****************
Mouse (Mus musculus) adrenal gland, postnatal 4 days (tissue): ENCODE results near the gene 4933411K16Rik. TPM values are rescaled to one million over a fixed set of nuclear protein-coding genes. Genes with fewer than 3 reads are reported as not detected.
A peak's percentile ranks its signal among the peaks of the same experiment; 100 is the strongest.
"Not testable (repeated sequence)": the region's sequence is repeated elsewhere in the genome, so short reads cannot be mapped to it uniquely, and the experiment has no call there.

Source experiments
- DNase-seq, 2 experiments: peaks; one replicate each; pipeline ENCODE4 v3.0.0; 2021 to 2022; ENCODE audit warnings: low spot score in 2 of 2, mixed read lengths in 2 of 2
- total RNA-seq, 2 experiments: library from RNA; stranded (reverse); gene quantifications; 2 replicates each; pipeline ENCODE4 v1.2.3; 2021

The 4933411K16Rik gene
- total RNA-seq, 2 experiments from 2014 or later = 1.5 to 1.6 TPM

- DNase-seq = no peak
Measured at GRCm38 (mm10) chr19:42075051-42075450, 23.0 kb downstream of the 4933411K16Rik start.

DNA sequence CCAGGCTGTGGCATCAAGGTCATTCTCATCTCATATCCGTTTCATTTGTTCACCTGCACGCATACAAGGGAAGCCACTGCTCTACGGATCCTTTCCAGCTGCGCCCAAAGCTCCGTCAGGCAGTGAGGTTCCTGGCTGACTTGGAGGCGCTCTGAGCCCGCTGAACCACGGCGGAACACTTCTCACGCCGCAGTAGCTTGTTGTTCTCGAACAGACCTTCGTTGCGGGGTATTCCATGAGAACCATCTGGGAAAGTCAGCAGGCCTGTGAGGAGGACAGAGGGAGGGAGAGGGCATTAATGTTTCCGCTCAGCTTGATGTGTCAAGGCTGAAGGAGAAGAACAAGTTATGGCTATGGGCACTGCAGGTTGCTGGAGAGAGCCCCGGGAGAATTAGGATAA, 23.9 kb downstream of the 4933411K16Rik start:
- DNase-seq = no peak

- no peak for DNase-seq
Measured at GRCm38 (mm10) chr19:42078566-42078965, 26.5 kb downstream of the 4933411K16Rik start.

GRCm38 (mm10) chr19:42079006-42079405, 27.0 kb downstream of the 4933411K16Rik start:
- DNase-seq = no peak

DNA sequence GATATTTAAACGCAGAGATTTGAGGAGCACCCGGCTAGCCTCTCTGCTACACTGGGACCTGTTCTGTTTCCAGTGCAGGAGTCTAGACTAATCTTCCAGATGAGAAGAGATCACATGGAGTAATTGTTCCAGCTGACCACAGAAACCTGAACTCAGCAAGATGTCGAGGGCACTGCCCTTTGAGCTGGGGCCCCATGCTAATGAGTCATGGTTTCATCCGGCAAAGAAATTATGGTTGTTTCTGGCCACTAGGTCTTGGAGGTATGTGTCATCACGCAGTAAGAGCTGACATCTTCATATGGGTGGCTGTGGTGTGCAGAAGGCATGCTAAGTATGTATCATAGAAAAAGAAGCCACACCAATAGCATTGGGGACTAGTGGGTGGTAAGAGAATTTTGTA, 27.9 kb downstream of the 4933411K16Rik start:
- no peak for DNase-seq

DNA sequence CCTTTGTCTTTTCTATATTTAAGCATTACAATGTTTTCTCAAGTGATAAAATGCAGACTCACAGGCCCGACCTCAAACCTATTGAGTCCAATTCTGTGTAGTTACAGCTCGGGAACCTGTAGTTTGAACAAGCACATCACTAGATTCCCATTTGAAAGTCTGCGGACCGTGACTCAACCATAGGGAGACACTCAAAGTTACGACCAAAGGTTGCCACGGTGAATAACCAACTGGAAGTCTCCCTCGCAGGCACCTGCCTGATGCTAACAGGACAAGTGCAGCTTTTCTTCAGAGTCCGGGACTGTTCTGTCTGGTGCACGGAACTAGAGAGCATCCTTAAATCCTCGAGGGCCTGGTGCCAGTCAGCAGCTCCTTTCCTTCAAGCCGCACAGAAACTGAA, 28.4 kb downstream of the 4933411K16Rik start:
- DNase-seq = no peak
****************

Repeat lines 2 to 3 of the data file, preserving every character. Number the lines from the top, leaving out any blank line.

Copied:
A peak's percentile ranks its signal among the peaks of the same experiment; 100 is the strongest.
"Not testable (repeated sequence)": the region's sequence is repeated elsewhere in the genome, so short reads cannot be mapped to it uniquely, and the experiment has no call there.